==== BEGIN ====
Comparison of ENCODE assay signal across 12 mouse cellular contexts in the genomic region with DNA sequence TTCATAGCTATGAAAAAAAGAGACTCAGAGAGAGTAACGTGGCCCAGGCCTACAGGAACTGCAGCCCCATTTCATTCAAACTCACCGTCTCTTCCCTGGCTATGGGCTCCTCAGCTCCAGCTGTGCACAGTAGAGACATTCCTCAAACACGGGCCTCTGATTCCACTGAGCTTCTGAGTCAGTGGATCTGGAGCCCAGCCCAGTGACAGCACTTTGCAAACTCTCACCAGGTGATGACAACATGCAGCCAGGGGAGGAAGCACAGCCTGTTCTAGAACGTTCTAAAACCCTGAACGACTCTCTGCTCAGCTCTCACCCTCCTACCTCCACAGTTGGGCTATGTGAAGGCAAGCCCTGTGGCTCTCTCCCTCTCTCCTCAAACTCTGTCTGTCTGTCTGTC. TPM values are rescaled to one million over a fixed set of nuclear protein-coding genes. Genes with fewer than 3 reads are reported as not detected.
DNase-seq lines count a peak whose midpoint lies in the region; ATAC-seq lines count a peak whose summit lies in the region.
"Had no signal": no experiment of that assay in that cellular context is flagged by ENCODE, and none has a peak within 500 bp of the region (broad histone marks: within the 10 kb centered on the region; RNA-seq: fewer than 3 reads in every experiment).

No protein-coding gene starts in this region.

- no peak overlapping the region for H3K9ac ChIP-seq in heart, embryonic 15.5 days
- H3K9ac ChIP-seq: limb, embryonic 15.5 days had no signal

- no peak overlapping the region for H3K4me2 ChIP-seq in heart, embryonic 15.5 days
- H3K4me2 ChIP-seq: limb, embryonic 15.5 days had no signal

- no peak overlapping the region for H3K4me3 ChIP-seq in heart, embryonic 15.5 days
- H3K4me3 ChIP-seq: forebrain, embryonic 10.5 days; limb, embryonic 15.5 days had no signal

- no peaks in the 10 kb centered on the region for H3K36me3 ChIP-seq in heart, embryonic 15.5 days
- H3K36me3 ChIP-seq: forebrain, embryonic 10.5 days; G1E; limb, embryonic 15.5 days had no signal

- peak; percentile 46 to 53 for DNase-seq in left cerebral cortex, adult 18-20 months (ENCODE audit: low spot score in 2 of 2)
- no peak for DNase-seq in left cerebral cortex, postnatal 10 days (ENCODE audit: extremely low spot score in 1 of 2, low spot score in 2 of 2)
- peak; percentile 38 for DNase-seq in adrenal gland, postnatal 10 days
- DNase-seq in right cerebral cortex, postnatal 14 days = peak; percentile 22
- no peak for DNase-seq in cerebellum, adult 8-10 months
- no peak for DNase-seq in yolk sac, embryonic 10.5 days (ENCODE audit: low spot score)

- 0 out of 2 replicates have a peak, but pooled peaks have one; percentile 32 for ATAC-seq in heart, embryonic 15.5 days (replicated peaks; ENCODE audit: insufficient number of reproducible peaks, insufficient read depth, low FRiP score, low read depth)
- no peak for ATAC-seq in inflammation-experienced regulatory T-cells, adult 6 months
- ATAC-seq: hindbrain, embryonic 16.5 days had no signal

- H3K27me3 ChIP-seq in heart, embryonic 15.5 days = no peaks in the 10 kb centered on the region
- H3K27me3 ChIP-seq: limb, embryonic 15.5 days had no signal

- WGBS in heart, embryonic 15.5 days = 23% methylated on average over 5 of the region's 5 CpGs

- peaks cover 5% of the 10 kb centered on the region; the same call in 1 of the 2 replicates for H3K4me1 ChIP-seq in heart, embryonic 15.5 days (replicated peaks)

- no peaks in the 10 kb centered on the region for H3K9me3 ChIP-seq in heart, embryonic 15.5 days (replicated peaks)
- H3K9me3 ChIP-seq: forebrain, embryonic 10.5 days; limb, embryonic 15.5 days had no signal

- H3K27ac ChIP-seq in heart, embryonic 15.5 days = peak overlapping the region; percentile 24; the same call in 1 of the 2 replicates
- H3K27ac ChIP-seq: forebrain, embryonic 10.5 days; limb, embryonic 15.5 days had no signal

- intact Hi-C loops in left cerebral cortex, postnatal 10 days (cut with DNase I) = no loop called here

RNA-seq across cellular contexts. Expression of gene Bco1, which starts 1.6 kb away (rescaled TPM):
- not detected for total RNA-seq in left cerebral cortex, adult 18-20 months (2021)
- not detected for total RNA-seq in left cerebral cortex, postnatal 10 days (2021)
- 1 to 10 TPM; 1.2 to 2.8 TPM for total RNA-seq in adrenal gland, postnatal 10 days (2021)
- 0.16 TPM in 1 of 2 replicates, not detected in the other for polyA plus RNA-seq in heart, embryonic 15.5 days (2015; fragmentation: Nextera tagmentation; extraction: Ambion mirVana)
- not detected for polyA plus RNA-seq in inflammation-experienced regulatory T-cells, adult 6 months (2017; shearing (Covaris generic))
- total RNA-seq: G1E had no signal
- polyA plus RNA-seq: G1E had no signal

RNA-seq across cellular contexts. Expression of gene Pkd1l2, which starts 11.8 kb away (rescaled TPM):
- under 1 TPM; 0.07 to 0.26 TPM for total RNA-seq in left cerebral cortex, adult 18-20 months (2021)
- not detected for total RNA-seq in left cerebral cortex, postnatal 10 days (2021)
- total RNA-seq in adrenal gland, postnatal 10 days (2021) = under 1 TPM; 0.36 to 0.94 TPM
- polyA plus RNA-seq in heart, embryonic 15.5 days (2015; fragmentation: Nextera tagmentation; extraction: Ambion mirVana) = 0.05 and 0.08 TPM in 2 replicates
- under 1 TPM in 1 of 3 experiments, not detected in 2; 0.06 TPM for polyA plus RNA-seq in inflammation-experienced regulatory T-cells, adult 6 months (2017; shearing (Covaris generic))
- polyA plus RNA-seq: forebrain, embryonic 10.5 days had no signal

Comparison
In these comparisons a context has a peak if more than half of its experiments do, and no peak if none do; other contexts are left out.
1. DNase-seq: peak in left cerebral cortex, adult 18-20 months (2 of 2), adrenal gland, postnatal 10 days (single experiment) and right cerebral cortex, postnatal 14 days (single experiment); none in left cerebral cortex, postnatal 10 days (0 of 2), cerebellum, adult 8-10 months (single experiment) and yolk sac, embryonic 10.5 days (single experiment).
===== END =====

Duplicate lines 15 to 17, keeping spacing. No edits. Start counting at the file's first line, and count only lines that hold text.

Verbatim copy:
- peak; percentile 38 for DNase-seq in adrenal gland, postnatal 10 days
- DNase-seq in right cerebral cortex, postnatal 14 days = peak; percentile 22
- no peak for DNase-seq in cerebellum, adult 8-10 months